The school has a strong track record of sending a small number of students to Oxbridge (there were six in 2022) and, such is the calibre of students here, that many received offers to study at top London and Russell Group universities (KCL, UCL, LSE, Imperial, University of London). The largest number of students leaving KEHS go on to study medicine, dentistry, economics and history.
KEHS has an enviable campus on a 50-acre site next to the University of Birmingham. The school’s original 1930s buildings stand alongside modern facilities including the performing arts centre and science labs, a Modern Languages Department and Sixth Form Centre.
The main points of entry are 11+ (Year 7) and 13+ (Year 9), and all students sit three one-hour papers in English, mathematics and verbal reasoning, set by the school. KEHS’ advice is “do not seek additional tuition for the examination”; it’s sensible advice as ‘hot-housing' your child to prepare for exams may mean they struggle later on if offered a place at the school and cannot keep up with the pace of learning.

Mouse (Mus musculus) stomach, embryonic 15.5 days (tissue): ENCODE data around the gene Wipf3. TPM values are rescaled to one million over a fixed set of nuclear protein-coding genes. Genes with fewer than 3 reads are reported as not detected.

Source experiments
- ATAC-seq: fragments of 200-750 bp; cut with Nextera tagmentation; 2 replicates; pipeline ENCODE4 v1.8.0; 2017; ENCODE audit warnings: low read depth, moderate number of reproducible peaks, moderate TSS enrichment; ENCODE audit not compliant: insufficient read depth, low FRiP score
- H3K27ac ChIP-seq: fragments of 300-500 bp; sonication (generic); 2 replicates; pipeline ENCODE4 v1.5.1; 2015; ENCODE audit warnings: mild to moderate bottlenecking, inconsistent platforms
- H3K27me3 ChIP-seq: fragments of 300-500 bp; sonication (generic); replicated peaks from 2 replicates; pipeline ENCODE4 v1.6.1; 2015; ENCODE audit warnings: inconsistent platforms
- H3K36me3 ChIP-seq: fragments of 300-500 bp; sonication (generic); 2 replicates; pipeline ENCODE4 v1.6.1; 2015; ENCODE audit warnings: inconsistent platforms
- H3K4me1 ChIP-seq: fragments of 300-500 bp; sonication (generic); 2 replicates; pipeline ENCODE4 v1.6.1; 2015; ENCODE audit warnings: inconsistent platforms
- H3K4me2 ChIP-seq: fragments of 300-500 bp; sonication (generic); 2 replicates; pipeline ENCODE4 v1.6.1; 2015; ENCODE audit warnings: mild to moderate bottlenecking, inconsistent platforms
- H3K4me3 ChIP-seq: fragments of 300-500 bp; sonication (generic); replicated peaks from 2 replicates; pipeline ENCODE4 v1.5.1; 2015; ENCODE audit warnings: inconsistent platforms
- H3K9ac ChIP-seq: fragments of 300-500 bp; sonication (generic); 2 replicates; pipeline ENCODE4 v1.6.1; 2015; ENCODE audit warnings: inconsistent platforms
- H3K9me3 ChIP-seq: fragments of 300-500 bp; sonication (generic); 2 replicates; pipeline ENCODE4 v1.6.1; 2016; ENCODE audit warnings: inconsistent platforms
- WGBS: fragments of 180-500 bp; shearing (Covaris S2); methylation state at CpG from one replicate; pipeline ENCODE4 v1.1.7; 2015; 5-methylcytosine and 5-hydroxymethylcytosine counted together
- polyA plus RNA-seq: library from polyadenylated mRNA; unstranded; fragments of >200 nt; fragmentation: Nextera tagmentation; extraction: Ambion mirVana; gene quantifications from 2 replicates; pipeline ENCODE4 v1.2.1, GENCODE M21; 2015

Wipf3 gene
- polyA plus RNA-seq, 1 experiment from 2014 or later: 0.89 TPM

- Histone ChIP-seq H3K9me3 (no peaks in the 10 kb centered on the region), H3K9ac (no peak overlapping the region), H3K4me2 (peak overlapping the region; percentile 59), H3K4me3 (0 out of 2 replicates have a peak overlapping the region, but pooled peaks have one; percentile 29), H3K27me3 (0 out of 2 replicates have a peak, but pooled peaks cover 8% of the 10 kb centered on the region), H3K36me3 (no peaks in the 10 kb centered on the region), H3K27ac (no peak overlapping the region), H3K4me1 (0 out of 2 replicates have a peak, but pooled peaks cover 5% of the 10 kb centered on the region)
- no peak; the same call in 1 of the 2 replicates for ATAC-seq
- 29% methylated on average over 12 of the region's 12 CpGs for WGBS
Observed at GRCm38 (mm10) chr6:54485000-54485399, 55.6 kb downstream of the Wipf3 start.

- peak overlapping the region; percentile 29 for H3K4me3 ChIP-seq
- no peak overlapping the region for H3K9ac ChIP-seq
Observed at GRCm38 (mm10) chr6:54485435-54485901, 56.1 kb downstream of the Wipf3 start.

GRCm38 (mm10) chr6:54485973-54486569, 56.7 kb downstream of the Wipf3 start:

Applications are now open for 2023 entry.
Annual tuition fees are £15,129. As well as assisted places, the school offers academic and music scholarships, which range in value from 5% to 50% of the annual school fees.
Good for: This is an ideal school for confident, dynamic high achievers, and for those looking to apply to Oxbridge or Russell Group universities such as Bristol, Warwick, LSE, UCL, Nottingham, Edinburgh and Manchester. It’s also balancing opportunities for outstanding academic results with impressive achievements in sport and the arts – and with a wonderful 50-acre site, the spacious campus offers girls some outstanding facilities that rival many boarding schools.
Not for: Although the school does share facilities and some classes with the all-boys' KES, it is focused on offering a single-sex education – so it may not be the best choice of families wanting a co-education. Its city centre location offers many advantages and, while it has a large campus, it may not appeal to those searching for a more rural setting.